One aspect of My Perestroika I found most interesting was the filmmaker’s emphasis on setting and place. There was minimal discussion on the apartment’s and living spaces that various people occupied but they were presented frankly and starkly throughout. In particular, the filmmaker’s contrasted the two teacher’s crummy apartment that could be the inside of any High Street house with their businessman classmates lounging on his posh leather sofa in his spacious and modern apartment. Simple shots like these excellently illustrated how the fall of communism had changed the material reality of different groups in varying ways. Clearly those who took advantage of the new capitalist system benefitted enormously while many others have seen much of this success pass them by. Of course they still benefit from all sorts of new freedoms, but their own personal amenities and comforts are minimally improved.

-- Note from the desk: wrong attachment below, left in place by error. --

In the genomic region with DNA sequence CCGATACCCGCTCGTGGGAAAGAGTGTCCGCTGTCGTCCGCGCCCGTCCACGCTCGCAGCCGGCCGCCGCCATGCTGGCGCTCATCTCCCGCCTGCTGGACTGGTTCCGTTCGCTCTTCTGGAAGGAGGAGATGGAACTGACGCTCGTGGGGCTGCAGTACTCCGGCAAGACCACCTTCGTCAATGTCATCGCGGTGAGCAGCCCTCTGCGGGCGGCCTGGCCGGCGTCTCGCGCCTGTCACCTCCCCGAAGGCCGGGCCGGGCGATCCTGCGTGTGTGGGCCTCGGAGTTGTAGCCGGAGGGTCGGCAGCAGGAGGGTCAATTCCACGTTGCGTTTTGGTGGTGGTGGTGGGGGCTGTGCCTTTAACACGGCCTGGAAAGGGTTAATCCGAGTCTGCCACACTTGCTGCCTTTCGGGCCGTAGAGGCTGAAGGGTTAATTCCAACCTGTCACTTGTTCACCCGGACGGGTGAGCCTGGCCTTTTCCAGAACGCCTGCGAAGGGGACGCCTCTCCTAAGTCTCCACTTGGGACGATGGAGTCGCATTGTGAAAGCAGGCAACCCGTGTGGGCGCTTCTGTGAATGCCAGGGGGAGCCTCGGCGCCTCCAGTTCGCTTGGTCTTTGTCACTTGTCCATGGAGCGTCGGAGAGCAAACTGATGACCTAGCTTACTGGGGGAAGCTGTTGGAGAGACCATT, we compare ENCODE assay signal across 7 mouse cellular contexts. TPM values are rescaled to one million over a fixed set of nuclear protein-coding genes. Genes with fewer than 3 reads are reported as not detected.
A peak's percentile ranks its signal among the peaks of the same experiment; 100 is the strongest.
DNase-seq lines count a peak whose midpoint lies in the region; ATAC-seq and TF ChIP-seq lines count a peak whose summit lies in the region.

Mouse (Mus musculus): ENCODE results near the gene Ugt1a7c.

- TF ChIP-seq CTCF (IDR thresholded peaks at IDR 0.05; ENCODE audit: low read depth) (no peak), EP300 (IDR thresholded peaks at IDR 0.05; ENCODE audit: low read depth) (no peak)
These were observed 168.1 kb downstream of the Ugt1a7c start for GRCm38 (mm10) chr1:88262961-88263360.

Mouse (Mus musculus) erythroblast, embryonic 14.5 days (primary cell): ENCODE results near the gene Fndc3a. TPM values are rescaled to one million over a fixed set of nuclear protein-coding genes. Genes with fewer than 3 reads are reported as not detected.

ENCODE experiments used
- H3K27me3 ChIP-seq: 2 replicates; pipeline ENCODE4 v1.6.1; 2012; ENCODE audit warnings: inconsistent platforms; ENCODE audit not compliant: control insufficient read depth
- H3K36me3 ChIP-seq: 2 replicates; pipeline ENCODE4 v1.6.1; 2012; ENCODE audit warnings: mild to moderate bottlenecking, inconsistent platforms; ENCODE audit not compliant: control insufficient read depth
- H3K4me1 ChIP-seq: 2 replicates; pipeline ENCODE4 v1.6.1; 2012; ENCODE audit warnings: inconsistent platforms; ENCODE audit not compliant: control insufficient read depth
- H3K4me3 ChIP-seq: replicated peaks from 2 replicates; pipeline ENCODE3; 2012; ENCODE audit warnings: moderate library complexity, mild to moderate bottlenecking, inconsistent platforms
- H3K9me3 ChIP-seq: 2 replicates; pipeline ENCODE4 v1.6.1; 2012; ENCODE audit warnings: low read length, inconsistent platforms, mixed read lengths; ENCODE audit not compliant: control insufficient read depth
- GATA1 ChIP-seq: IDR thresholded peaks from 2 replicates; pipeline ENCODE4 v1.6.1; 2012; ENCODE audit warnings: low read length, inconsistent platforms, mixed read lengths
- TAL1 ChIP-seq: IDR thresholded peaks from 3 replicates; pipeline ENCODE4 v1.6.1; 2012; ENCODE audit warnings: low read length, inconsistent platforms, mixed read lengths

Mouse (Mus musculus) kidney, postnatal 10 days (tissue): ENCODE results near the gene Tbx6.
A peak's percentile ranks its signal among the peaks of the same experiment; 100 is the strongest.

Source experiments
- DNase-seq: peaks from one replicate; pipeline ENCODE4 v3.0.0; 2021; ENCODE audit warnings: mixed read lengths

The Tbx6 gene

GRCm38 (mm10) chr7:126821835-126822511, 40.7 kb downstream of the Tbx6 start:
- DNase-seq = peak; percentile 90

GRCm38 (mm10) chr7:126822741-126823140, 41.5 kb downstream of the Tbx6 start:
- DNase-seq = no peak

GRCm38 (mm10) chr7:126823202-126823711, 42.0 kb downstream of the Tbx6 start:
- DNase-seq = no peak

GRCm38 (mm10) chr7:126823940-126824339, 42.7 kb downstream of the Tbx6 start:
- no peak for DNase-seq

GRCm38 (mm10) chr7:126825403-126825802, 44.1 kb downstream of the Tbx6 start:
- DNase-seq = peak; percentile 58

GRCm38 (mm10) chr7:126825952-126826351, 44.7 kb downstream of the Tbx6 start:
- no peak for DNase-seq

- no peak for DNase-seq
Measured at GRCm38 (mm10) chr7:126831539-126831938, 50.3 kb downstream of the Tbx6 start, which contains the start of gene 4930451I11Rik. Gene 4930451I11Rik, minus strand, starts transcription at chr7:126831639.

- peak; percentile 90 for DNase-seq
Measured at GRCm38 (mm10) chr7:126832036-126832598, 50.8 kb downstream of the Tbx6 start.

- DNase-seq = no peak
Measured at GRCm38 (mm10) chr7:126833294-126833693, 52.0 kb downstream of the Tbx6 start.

The simple and straightforward way the filmmaker went about this made it much more effective than another approach would have been. They used many shots that showed various people moving about their everyday life in their apartments (as opposed to sitting at a table and being interviewed) and this helped draw attention to and demonstrate the realities of their lives in a way an interview never could. Leaving it up to the viewer to make their own observations and draw their own conclusions made for a much more effective documentary.